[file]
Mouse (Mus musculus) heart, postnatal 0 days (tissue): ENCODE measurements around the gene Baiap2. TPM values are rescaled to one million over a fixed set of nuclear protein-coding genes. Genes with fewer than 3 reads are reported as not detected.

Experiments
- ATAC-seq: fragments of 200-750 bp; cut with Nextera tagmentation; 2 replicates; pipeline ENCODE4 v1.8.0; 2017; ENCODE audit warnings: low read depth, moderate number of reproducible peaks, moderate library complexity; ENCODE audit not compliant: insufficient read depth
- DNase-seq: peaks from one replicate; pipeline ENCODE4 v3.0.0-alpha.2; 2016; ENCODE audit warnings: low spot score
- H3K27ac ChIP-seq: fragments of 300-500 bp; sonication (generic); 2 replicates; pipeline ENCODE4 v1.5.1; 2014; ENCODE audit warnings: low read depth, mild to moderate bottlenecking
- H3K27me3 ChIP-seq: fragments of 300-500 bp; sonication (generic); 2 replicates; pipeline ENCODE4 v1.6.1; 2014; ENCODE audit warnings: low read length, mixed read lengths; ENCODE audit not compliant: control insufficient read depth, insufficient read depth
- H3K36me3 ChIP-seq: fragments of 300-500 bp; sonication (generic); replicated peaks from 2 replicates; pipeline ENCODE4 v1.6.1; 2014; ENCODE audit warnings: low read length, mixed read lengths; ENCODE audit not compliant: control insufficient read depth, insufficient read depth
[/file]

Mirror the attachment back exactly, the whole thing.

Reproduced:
Mouse (Mus musculus) heart, postnatal 0 days (tissue): ENCODE measurements around the gene Baiap2. TPM values are rescaled to one million over a fixed set of nuclear protein-coding genes. Genes with fewer than 3 reads are reported as not detected.

Experiments
- ATAC-seq: fragments of 200-750 bp; cut with Nextera tagmentation; 2 replicates; pipeline ENCODE4 v1.8.0; 2017; ENCODE audit warnings: low read depth, moderate number of reproducible peaks, moderate library complexity; ENCODE audit not compliant: insufficient read depth
- DNase-seq: peaks from one replicate; pipeline ENCODE4 v3.0.0-alpha.2; 2016; ENCODE audit warnings: low spot score
- H3K27ac ChIP-seq: fragments of 300-500 bp; sonication (generic); 2 replicates; pipeline ENCODE4 v1.5.1; 2014; ENCODE audit warnings: low read depth, mild to moderate bottlenecking
- H3K27me3 ChIP-seq: fragments of 300-500 bp; sonication (generic); 2 replicates; pipeline ENCODE4 v1.6.1; 2014; ENCODE audit warnings: low read length, mixed read lengths; ENCODE audit not compliant: control insufficient read depth, insufficient read depth
- H3K36me3 ChIP-seq: fragments of 300-500 bp; sonication (generic); replicated peaks from 2 replicates; pipeline ENCODE4 v1.6.1; 2014; ENCODE audit warnings: low read length, mixed read lengths; ENCODE audit not compliant: control insufficient read depth, insufficient read depth